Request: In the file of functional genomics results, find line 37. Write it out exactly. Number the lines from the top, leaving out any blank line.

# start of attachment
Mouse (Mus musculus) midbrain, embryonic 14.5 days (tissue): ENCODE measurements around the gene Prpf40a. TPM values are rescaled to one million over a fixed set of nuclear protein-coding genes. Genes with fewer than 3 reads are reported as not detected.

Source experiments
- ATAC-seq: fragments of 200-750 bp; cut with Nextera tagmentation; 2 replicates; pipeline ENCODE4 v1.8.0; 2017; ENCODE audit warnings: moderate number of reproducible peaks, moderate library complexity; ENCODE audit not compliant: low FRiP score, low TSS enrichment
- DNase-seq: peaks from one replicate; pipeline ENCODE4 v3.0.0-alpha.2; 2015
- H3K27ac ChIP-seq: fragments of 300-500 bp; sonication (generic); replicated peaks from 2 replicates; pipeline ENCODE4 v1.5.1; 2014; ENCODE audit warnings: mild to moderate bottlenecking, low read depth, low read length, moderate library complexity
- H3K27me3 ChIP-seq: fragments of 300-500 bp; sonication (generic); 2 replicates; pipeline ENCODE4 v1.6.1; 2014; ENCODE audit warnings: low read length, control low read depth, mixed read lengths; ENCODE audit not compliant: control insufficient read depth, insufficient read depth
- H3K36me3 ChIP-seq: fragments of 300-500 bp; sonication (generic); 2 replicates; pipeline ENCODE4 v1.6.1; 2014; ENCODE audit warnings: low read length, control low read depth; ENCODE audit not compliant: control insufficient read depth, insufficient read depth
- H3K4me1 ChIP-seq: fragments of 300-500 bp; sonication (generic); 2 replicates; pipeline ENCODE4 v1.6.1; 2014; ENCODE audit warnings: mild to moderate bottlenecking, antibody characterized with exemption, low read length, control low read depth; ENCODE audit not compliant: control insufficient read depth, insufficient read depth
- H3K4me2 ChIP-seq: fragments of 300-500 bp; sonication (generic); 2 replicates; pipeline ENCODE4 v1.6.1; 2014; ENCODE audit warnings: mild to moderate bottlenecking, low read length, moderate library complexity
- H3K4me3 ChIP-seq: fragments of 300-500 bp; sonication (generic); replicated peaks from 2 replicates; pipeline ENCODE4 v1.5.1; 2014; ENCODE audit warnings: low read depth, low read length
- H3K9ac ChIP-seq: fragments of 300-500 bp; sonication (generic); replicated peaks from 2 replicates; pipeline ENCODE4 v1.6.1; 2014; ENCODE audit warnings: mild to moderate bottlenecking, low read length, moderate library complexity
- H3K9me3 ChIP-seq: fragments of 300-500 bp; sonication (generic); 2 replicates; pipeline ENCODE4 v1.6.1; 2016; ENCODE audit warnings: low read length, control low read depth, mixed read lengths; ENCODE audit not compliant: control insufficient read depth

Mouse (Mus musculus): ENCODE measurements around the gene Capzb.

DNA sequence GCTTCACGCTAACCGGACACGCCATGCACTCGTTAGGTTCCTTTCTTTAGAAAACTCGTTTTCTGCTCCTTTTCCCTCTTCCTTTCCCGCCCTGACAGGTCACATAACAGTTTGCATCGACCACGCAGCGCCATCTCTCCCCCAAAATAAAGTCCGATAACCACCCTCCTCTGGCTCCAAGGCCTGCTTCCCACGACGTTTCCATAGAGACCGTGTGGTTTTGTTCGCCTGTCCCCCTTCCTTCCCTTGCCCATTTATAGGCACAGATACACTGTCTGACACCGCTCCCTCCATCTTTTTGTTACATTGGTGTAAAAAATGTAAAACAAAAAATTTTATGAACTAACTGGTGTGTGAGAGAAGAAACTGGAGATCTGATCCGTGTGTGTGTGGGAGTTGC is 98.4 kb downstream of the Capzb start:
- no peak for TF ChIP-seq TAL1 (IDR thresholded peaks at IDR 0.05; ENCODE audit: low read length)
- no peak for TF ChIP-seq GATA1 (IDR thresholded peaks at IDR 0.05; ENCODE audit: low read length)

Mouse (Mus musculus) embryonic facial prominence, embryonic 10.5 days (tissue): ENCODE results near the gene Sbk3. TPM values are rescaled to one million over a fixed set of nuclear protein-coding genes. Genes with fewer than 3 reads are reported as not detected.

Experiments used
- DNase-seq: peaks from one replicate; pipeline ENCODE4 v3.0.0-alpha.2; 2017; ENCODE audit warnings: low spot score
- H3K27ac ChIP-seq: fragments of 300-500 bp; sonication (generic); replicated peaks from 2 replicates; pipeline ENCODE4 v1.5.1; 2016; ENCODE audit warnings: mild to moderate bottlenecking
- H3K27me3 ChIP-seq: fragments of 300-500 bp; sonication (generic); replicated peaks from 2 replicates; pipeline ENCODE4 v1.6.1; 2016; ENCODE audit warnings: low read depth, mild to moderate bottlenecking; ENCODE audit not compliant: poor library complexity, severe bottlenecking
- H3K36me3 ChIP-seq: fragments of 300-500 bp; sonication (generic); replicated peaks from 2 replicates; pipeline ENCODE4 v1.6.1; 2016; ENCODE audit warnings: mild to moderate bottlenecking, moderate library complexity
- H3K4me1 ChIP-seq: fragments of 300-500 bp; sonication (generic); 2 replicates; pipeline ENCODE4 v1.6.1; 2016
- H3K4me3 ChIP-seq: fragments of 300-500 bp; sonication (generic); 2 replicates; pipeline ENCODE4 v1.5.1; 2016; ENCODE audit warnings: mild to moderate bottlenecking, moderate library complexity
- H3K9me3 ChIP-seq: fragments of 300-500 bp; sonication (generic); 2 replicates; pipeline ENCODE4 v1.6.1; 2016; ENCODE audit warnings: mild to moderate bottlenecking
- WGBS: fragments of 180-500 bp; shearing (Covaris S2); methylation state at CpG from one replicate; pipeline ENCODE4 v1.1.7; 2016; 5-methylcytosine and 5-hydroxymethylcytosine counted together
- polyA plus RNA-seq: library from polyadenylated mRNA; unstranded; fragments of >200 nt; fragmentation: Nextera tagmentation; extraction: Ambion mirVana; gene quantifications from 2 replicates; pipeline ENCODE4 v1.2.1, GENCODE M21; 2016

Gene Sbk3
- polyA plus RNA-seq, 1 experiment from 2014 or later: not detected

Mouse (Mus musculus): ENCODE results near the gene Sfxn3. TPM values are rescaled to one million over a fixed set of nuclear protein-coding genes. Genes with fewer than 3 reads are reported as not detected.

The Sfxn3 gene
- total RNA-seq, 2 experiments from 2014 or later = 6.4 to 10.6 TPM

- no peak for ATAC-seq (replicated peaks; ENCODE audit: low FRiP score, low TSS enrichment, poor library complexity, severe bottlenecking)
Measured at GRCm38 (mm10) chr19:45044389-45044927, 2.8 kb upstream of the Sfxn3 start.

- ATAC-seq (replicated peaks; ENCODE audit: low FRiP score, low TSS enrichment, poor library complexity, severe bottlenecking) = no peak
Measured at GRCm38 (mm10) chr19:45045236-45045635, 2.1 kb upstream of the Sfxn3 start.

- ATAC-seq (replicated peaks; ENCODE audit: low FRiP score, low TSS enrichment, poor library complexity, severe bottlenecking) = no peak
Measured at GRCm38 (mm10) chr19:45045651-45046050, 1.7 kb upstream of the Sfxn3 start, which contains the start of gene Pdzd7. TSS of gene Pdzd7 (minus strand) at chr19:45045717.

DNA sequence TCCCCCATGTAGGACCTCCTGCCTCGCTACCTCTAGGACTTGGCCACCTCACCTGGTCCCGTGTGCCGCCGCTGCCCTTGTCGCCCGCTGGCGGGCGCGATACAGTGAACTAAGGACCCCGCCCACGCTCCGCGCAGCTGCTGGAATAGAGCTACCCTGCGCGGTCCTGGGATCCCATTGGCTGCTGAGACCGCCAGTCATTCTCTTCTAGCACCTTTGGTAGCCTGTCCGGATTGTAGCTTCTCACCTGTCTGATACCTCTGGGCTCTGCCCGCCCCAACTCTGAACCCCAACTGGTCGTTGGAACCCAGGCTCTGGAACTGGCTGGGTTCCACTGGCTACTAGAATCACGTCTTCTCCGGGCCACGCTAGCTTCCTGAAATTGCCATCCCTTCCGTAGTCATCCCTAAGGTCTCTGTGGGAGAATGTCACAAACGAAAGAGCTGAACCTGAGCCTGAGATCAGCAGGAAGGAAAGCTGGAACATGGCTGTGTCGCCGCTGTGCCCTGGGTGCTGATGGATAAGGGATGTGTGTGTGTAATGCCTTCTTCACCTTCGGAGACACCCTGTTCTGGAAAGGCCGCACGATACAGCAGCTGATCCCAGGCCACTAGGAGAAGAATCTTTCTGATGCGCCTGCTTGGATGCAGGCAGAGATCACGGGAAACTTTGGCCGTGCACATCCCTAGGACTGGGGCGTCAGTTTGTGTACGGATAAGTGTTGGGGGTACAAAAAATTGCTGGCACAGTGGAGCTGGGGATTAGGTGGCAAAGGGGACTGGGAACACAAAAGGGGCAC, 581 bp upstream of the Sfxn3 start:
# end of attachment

- ATAC-seq (replicated peaks; ENCODE audit: low FRiP score, low TSS enrichment, poor library complexity, severe bottlenecking) = no peak